A new report on the war in South Ossetia finds that civilian casualties were greatly exaggerated by Tskhinvali, and that serious looting continues in the region, as drunken Russian soldiers look the other way. The report, titled “One month after the war: violations of human rights and the norms of humanitarian law” was presented Thursday by Memorial, Russia’s most prominent human rights organization. (Video (rus))
Representatives of Memorial and the New-York based Human Rights Watch (HRW) visited the conflict zone to investigate what actually happened there. According to the rights workers, they found that the official casualty numbers put forward by Tskhinvali to be grossly exaggerated. While officials have maintained that around 1600 people were killed, no documentation confirming this figure was ever presented.
“People are individuals, and only the most detailed and full list can present an accurate picture of the death toll,” said Alexander Cherkasov, a Memorial board member. He added that most of those killed on the South Ossetian side were armed resistors, and not peaceful residents. Still, Cherkasov underscored that even a small number of casualties was a grave loss for South Ossetia, whose population numbers approximately 70,000.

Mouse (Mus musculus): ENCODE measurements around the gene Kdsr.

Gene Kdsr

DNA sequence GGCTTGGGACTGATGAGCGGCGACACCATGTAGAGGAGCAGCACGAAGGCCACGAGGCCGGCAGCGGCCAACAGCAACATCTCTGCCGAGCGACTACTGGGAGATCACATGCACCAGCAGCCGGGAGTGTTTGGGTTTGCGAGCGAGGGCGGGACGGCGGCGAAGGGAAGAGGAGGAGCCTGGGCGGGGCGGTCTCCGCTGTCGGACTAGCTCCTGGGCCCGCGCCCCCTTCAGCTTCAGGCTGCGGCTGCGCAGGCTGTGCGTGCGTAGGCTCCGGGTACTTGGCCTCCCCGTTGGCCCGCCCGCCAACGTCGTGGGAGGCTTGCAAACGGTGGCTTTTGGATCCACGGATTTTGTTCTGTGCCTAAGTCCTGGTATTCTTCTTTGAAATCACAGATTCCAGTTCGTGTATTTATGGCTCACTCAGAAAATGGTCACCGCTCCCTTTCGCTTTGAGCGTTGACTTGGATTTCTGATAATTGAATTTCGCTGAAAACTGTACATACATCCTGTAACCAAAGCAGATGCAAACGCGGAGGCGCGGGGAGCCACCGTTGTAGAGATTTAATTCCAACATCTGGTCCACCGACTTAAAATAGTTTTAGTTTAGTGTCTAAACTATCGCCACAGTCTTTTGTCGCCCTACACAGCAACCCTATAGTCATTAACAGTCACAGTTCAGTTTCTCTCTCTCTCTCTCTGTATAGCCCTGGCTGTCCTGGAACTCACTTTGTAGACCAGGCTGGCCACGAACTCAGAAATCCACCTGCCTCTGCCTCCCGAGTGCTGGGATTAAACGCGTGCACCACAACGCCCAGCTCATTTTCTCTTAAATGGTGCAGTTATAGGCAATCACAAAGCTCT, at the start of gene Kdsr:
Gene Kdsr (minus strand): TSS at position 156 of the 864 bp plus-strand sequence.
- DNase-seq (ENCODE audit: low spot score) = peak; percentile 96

The rights workers made clear that looting was still rampant in the buffer zone around South Ossetia, and said local residents were responsible. Russian soldiers stationed in the area, meanwhile, have taken to drinking, and are looking the other way. “Having entered a wine-producing region, they have started to let themselves go, and may become dangerous,” the authors write.
The report counters rumors that Georgian soldiers had tortured Ossetian prisoners. “As result of our trip,” said HRW investigator Tatyana Lokshina, “we did not find any evidence of prisoners being tortured by Georgian special forces. There are many rumors going around about this, but no specifics.”
For more on the human rights situation in South Ossetia see:
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